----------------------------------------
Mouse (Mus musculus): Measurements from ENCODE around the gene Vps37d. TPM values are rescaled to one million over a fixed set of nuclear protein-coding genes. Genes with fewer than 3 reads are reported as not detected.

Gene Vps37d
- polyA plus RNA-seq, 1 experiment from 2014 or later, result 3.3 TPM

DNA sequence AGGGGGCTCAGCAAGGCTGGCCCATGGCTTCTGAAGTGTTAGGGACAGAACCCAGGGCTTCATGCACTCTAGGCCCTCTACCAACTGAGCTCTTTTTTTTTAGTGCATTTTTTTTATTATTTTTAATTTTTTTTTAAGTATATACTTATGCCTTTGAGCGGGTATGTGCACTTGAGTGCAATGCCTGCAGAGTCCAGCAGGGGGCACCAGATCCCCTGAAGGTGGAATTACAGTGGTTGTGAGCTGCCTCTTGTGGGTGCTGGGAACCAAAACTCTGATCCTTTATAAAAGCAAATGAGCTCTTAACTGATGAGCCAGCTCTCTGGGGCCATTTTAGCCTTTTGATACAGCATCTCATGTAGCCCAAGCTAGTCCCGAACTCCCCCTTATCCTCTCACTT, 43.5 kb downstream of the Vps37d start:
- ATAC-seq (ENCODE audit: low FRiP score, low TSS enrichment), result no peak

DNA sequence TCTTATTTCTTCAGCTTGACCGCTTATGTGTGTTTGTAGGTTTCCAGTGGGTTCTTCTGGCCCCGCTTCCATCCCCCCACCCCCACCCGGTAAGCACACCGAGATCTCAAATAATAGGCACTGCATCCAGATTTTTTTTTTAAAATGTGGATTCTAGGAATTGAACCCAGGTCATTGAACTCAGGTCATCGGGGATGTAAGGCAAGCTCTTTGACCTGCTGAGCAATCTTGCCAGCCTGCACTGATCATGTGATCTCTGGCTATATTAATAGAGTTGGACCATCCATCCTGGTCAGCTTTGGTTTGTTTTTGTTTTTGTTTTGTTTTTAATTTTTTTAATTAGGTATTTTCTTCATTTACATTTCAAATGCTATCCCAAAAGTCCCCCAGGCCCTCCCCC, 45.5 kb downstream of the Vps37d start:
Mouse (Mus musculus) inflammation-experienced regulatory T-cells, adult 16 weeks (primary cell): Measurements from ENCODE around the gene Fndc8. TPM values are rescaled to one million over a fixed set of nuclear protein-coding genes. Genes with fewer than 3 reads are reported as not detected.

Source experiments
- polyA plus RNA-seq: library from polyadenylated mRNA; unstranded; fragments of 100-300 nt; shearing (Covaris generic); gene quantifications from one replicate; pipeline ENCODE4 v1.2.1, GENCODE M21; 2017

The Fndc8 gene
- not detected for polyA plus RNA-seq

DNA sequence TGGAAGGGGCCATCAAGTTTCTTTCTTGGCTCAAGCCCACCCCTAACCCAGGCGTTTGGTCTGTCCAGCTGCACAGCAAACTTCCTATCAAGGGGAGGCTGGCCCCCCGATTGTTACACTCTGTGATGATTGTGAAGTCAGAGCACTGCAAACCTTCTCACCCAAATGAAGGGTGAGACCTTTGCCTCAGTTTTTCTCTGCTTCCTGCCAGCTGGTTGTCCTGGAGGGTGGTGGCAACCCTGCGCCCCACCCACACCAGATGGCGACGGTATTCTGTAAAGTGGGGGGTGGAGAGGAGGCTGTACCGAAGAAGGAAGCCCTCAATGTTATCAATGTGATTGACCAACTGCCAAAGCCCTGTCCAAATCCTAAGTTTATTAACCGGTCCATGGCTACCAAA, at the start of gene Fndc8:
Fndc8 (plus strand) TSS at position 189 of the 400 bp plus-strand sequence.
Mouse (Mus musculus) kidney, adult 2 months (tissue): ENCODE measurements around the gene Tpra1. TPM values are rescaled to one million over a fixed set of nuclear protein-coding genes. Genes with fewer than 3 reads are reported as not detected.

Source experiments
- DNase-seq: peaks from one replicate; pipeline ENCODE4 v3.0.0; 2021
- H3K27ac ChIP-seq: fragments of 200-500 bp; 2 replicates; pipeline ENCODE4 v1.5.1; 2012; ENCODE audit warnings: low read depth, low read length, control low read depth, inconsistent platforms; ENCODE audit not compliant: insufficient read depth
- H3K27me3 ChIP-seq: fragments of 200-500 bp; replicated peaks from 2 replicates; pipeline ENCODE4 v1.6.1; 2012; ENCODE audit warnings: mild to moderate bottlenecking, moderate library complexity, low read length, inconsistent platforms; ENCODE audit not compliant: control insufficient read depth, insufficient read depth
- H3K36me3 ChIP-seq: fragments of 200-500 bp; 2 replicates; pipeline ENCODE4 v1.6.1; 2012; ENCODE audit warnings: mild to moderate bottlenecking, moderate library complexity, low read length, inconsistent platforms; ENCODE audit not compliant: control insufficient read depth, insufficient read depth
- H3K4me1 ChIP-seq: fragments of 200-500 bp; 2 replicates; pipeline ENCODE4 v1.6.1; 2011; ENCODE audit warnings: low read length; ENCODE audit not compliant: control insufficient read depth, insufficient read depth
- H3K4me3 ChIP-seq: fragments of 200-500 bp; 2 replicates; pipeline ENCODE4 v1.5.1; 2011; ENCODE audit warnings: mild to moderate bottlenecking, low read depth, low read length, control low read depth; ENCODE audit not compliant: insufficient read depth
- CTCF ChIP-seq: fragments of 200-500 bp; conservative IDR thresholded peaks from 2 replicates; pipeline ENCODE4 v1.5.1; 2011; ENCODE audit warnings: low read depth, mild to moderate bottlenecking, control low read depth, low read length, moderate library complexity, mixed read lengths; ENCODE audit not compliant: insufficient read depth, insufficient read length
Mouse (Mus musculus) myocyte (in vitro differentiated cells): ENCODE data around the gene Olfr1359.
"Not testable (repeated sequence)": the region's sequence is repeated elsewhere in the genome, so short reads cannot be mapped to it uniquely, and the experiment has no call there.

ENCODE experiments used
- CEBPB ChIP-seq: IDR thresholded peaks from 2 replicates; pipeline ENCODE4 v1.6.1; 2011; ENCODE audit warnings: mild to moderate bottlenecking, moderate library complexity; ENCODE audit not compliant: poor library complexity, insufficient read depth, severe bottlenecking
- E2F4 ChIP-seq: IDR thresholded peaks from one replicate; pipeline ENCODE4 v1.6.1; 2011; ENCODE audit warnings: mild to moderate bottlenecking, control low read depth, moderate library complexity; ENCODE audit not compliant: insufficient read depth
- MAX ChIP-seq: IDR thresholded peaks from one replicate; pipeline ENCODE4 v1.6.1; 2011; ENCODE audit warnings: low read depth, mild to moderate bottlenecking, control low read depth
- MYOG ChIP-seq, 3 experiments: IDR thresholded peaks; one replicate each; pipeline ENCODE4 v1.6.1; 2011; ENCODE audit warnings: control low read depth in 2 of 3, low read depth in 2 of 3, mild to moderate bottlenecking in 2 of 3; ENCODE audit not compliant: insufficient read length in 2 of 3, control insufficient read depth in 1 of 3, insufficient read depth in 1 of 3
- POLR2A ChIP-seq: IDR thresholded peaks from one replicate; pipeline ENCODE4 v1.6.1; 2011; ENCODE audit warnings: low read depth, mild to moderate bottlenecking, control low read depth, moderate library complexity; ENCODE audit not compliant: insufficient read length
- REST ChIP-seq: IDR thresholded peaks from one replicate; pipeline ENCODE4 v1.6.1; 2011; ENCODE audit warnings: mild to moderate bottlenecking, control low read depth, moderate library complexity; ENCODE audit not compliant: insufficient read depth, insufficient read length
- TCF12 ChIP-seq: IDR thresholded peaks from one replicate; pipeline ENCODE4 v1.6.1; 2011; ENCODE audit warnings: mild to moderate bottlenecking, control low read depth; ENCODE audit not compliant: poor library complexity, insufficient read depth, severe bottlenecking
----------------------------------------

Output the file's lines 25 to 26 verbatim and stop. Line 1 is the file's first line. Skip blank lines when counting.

ENCODE experiments used
- CEBPB ChIP-seq: IDR thresholded peaks from 2 replicates; pipeline ENCODE4 v1.6.1; 2011; ENCODE audit warnings: mild to moderate bottlenecking, moderate library complexity; ENCODE audit not compliant: poor library complexity, insufficient read depth, severe bottlenecking